change its meaning (e.g. disagree, unexpected, reconnect, illogic)
Suffix- a word or letter/letters placed at the end of another word to change
its meaning (e.g. prediction, properly, reasonable)
Homophones- words that sound ...
... These nouns always start
with a capital letter.
هنا تعاريف مادة النحو والصرف Syntax
... Grammar- The analysis of the structure of phrases and sentences.
Morphemes- Parts of words, i.e. stems, prefixes, and suffixes. For example, un + friend
+ ly contains three morphemes: a prefix un, a stem friend, and a suffix ly.
Syntax- The part of grammar dealing with different grammatical units ( ...
... formal and informal voice (dialects, registers) to craft their message for specific
purposes. Students also need strategies for learning to make these kinds of choices
for themselves as they write and speak in different contexts and for different
a. Context clues can help students figure o ...
Common Core Standards I Can… Statements
... L.8.4d – Verify the preliminary determination of the …verify the meaning of a word or
phrase by checking its context or
meaning of a word or phrase (e.g., by checking the
inferred meaning in context or in a dictionary).
looking it up in a dictionary.
What is Figurative Language
A SHORT NOTE ON TEACHING FIGURES OF SPEECH
... the sounds of words, not the letters; therefore,
the letter ‘k’ and ‘c’ can be used alliteratively
(as in kitchen and cookie), as well as the letter
‘s’ and ‘c’ (as in sparkle and cycle). Also, the
words do not need to be directly next to each
other in the sentence or stanza to be considered
... If you begin with this five-letter word,
you can form a homonym by removing
just the first letter. You can form another
homonym by removing just the second
letter. What’s the word?
Words & Meaning: - Department of Psychology
... Theory of descriptions
• Descriptions are not names, but logical syllogisms
• A logical syllogism can be sensible (well-defined)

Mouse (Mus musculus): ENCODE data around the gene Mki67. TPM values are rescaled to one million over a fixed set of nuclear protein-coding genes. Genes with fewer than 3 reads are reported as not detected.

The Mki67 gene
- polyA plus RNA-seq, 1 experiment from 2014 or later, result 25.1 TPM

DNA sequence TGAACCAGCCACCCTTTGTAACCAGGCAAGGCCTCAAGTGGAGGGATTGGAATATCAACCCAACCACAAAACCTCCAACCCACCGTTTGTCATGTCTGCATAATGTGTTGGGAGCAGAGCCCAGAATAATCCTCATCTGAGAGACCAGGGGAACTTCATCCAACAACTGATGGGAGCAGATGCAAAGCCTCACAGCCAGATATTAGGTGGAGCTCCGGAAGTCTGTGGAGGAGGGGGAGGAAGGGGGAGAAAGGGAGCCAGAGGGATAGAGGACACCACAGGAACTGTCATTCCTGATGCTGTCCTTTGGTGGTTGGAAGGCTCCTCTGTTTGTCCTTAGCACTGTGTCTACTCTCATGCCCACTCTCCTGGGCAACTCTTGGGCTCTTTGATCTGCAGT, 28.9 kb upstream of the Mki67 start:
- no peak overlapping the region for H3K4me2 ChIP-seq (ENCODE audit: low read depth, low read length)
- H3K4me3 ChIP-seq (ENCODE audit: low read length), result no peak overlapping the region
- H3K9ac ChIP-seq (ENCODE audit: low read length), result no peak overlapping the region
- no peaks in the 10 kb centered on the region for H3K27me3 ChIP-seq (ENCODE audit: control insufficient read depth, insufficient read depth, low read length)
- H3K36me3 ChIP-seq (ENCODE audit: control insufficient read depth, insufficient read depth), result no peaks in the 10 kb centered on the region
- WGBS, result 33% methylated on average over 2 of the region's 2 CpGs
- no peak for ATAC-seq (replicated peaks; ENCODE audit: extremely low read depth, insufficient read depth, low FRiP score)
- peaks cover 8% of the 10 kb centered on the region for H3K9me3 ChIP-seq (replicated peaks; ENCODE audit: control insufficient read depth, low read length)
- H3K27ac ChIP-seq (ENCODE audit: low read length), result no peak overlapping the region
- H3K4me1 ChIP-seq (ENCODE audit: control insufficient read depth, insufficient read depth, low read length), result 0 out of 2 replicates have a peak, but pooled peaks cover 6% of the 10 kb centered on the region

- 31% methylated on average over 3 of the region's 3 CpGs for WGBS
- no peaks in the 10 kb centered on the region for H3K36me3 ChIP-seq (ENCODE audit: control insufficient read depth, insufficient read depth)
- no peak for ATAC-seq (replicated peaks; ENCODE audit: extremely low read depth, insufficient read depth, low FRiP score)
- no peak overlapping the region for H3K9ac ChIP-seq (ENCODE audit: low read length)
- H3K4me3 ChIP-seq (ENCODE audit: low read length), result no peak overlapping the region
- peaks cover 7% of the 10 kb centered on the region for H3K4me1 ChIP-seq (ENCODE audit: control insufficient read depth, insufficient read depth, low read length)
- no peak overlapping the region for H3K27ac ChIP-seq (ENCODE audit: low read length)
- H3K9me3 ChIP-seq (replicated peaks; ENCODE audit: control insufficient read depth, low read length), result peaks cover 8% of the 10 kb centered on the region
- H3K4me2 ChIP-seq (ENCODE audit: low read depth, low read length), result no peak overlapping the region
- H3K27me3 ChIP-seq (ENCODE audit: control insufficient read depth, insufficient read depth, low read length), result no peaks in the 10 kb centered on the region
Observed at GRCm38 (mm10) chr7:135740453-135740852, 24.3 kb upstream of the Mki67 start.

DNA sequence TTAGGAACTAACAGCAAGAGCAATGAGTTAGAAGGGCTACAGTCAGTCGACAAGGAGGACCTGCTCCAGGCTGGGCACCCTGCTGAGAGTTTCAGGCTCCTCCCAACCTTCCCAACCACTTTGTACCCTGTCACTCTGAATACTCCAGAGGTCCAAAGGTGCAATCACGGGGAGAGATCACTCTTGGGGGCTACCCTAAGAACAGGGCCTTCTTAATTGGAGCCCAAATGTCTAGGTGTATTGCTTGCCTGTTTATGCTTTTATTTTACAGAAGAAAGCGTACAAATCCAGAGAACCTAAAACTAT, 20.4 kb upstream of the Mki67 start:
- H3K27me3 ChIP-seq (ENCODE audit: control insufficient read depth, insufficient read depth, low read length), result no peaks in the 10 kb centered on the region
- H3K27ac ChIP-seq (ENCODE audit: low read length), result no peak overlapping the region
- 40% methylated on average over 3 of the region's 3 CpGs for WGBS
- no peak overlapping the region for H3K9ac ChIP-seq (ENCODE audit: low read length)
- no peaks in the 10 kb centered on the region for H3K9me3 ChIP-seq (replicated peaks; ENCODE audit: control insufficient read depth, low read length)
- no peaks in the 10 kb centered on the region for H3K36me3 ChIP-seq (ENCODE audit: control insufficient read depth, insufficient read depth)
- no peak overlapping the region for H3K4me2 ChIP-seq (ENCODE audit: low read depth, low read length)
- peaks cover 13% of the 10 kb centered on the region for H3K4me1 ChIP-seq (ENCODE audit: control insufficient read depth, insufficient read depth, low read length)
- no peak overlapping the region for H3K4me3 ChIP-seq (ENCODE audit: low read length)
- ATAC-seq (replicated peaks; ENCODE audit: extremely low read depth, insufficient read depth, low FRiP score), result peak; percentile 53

– Thereby we can salvage expressions that refer to nonexistent entities without having to postulate their
– In this view language obscures what is act ...
Symbol grounding problem
The symbol grounding problem is related to the problem of how words (symbols) get their meanings, and hence to the problem of what meaning itself really is. The problem of meaning is in turn related to the problem of consciousness, or how it is that mental states are meaningful. According to a widely held theory of cognition called ""computationalism,"" cognition (i.e., thinking) is just a form of computation. But computation in turn is just formal symbol manipulation: symbols are manipulated according to rules that are based on the symbols' shapes, not their meanings. How are those symbols (e.g., the words in our heads) connected to the things they refer to? It cannot be through the mediation of an external interpreter's head, because that would lead to an infinite regress, just as looking up the meanings of words in a (unilingual) dictionary of a language that one does not understand would lead to an infinite regress. The symbols in an autonomous hybrid symbolic+sensorimotor system—a Turing-scale robot consisting of both a symbol system and a sensorimotor system that reliably connects its internal symbols to the external objects they refer to, so it can interact with them Turing-indistinguishably from the way a person does—would be grounded. But whether its symbols would have meaning rather than just grounding is something that even the robotic Turing test—hence cognitive science itself—cannot determine, or explain.